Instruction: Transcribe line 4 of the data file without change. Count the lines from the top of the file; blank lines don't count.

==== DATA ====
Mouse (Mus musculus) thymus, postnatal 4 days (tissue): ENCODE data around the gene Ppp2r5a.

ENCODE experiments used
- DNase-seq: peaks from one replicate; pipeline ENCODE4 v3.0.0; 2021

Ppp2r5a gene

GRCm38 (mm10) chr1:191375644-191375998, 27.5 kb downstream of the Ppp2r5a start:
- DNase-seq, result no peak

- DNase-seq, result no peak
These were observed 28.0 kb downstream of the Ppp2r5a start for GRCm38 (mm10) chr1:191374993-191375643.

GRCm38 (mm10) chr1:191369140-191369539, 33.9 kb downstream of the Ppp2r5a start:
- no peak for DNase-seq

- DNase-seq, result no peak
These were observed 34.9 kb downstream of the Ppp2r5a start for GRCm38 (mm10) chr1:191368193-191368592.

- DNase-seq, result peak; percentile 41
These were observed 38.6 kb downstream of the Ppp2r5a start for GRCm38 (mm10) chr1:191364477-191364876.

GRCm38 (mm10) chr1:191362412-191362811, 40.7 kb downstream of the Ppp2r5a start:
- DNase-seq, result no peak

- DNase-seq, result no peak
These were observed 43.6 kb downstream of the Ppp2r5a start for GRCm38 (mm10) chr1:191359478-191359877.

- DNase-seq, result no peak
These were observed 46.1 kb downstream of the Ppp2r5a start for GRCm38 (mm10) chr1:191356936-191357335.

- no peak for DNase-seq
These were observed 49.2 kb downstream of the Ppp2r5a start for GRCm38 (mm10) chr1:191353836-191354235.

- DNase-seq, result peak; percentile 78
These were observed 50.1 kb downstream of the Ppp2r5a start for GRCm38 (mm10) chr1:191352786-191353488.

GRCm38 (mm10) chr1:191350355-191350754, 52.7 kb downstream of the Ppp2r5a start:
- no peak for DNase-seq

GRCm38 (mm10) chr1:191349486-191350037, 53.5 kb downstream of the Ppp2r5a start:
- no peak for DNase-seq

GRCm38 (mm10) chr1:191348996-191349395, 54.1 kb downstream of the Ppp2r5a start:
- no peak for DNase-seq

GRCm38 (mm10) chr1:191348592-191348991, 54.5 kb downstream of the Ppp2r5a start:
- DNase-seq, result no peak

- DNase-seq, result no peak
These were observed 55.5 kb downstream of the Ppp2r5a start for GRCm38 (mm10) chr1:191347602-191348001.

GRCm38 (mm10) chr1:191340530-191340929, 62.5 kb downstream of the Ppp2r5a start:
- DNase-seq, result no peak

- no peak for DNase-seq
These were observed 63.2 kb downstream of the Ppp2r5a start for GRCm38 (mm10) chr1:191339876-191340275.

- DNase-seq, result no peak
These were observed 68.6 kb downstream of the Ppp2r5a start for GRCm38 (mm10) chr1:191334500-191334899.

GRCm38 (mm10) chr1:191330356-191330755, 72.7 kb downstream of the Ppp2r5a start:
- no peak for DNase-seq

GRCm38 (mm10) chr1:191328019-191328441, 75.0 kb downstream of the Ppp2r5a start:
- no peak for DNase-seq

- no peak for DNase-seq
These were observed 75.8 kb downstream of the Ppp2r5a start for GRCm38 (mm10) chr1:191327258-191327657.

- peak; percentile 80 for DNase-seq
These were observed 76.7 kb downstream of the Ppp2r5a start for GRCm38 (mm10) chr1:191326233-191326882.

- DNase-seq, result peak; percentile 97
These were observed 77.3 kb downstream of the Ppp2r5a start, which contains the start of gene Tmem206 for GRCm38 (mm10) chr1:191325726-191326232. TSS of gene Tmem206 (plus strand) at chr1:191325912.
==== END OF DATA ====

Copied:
Ppp2r5a gene